Jun 20, 2007

Introducing the Entity Framework

Databases tend to be a necessary evil to most developers. They want a way to persist data, but they do not want to deal with any of the minutiae of writing code against them. This is not a new phenomenon. I have seen commercial packages going back into the eighties that purported to make working with the database completely seamless. Whether they are called “persistence layers”, “object-relational tools” or even “data abstraction layers”; many of these tools are aimed at speed to market or rapid application development (RAD) solutions. There is no best solution here. Depending on your project or enterprise, the requirements will often dictate the right tool for the job.

When Microsoft announced they were going to release a new technology called “The Entity Framework”, it was met with interested skepticism by most of the development community. Immediately there were comparisons to popular object-relational tools (NHibernate, LLBLGen Pro, et al). What got lost in the haze of comparisons was that the Entity Framework was a completely different animal. The most important piece of information in this article is that the Entity Framework is not meant to solve the same problem that these other tools are trying to meet.

In this article I will introduce you to this new technology and try to explain the “why” and “where” of the Entity Framework. I am purposely skimping on the “how” because details of the implementation are in a constant state of flux in response to customer and community involvement.

For this article I am using the Entity Framework as it exists in the Orcas Beta 1 version delivered by Microsoft in April of 2007.

The Problem…

Teams build software, not developers. Different members of a team think of data differently. For example:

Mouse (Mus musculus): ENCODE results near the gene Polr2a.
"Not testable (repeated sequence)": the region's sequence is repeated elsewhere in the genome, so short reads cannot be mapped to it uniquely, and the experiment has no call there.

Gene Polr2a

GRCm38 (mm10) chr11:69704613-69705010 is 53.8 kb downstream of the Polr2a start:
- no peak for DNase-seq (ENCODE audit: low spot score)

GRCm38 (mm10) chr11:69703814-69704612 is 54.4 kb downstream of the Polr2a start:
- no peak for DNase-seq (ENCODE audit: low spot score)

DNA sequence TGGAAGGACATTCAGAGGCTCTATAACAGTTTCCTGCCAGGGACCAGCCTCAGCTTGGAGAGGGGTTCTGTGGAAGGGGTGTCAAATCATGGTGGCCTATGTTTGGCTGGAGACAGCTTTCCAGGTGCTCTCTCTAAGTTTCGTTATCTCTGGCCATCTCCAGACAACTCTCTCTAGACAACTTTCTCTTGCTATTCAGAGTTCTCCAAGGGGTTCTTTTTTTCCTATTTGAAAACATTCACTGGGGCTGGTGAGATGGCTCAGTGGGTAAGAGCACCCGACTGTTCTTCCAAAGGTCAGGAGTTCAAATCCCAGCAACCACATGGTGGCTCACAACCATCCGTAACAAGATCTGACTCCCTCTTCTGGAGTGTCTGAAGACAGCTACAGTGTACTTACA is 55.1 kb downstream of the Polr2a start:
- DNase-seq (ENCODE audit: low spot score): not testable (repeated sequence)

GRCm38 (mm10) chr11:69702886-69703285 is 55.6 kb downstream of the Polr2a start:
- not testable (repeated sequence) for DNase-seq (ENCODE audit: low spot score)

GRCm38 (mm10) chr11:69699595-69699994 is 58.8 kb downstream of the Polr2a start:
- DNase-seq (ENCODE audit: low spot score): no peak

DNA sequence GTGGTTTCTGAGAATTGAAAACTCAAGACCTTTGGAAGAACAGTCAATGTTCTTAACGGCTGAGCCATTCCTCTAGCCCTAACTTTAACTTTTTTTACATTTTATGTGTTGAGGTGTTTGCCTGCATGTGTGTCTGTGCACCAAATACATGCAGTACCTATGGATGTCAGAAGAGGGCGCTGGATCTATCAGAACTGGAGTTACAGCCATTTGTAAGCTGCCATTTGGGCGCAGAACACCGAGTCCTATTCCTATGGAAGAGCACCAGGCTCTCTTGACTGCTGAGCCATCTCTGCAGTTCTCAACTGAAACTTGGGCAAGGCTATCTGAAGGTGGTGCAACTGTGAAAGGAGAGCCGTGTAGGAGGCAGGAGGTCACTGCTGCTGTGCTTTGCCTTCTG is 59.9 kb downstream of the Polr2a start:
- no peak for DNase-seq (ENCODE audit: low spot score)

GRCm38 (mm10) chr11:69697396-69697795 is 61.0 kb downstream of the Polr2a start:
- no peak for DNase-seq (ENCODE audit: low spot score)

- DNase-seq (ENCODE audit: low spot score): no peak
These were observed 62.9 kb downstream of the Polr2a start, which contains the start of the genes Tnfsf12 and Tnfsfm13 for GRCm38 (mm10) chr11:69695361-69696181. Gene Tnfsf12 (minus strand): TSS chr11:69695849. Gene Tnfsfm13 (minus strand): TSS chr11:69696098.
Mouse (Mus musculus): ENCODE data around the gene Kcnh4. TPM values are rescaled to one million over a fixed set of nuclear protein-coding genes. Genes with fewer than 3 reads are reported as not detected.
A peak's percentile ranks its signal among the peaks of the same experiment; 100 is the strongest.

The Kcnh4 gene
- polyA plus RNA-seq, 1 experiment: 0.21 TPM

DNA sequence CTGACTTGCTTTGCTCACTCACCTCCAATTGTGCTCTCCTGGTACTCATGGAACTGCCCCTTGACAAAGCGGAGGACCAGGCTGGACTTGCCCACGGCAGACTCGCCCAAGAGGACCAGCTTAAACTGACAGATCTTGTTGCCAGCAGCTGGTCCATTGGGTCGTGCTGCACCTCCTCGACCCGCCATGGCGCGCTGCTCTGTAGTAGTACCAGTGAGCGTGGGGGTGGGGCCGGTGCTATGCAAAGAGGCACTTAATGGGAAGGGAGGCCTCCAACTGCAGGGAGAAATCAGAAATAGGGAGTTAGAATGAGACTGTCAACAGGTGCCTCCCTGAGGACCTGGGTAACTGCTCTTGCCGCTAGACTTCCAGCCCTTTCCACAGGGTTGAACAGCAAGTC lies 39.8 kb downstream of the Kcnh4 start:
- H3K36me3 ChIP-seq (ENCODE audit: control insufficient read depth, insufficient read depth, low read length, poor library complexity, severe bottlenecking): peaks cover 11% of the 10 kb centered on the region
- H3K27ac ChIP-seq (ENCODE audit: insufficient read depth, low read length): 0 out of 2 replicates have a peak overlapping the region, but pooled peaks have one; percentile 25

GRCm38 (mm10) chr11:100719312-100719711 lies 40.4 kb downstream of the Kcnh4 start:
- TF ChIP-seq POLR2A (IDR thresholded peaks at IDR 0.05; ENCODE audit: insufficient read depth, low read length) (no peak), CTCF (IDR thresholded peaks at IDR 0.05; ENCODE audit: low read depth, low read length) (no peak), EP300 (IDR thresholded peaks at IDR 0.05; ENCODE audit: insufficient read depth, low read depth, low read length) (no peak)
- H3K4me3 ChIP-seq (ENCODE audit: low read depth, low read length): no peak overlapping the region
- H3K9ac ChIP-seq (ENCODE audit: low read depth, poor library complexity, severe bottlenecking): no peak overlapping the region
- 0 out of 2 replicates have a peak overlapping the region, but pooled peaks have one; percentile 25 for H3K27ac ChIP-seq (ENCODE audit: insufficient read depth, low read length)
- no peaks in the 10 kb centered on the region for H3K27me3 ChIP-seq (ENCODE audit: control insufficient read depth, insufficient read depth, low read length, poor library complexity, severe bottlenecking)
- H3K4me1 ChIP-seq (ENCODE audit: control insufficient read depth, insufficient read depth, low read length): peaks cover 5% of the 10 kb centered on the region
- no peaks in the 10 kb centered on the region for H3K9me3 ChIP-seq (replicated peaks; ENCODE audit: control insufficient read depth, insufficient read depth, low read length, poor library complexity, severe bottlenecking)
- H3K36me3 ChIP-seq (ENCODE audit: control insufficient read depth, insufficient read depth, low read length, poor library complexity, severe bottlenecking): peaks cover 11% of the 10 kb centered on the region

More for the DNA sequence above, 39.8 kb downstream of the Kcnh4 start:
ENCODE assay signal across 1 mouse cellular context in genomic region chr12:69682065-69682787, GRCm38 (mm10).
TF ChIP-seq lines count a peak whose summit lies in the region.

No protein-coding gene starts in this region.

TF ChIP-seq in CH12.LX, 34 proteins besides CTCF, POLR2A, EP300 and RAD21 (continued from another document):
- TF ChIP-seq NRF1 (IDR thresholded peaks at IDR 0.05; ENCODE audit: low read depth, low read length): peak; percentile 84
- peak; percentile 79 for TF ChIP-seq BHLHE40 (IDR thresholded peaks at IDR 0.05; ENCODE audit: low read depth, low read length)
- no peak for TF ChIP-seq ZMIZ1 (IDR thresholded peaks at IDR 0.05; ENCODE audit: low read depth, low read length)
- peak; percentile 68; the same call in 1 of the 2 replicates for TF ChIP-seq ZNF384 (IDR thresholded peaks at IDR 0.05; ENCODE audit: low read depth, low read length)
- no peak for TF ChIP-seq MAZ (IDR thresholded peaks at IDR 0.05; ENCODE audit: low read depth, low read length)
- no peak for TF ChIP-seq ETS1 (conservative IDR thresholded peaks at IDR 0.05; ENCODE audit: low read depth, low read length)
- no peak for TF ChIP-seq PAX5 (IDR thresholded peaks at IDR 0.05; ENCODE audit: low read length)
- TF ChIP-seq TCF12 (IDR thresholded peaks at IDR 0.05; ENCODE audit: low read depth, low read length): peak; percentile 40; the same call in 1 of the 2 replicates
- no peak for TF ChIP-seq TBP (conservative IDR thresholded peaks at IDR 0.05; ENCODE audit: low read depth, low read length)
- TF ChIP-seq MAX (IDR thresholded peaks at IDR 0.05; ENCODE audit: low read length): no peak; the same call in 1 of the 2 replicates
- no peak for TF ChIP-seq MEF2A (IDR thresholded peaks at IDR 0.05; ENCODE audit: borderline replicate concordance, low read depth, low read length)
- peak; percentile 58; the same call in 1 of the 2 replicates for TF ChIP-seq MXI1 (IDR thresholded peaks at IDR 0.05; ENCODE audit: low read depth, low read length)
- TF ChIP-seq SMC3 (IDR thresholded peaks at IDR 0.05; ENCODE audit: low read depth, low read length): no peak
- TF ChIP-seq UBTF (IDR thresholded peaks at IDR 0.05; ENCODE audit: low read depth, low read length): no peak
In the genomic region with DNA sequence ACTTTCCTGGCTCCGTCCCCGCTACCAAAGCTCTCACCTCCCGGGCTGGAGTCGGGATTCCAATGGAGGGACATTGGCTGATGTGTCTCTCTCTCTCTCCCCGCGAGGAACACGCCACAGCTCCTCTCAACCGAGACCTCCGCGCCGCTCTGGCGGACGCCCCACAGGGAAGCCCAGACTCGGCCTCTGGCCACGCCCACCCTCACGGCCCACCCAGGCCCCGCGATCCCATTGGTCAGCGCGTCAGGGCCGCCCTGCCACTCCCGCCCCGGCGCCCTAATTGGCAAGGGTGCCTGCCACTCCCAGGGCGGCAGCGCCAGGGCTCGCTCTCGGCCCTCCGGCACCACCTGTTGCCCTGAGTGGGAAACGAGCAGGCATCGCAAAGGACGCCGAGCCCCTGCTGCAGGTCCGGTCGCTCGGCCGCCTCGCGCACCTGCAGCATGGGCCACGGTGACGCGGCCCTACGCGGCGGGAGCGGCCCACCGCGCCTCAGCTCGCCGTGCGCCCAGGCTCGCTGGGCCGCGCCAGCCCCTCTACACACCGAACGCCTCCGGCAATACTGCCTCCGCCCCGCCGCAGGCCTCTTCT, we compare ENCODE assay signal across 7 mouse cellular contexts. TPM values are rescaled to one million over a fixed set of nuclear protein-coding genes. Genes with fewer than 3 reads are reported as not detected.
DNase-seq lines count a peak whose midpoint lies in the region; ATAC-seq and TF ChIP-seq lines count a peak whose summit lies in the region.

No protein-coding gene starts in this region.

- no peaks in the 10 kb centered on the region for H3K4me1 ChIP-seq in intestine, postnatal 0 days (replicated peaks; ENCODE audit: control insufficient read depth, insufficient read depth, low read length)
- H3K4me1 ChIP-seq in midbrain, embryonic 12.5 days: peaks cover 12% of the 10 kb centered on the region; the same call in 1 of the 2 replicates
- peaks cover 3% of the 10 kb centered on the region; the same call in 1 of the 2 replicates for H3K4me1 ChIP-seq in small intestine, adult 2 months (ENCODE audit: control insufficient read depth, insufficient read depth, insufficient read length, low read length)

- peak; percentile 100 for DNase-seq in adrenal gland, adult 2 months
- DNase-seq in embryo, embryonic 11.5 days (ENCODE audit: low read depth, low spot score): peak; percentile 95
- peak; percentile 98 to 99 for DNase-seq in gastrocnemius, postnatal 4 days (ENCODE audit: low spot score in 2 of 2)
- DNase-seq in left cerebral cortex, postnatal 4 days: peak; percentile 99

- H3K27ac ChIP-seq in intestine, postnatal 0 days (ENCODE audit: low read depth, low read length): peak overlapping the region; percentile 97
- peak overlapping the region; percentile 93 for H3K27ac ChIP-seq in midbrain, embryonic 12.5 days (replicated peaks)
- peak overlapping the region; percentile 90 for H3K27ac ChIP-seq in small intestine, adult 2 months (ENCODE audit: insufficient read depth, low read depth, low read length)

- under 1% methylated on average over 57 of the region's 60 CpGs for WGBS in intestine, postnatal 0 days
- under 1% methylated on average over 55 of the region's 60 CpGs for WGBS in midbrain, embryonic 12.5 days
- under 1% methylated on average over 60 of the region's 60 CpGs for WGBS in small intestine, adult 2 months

• Developers think in class diagrams
  • Analysts think in OR diagrams
  • DBAs think in ER diagrams

There is an impedance mismatch between these different models. Developing a common language for these models is one approach to solve the mismatch, but these groups continue to think in different ways about a project’s data.

The mismatch of data model continues outside out the realm of software development teams. We have a larger set of tools and technologies that each try and develop their own models for consuming data. If we look at how our data is consumed, only some of it comes in the form of software projects. Data is mined, reported on, warehoused and exposed through interoperability points. Each of these points has their own idea of what the data looks like. This means that either the schema is exposed up through the middle tier or application models are pushed down to the middle tier. Developing a common dictionary for data model within an organization is difficult because there is not a common grammar that works across different fiefdoms.

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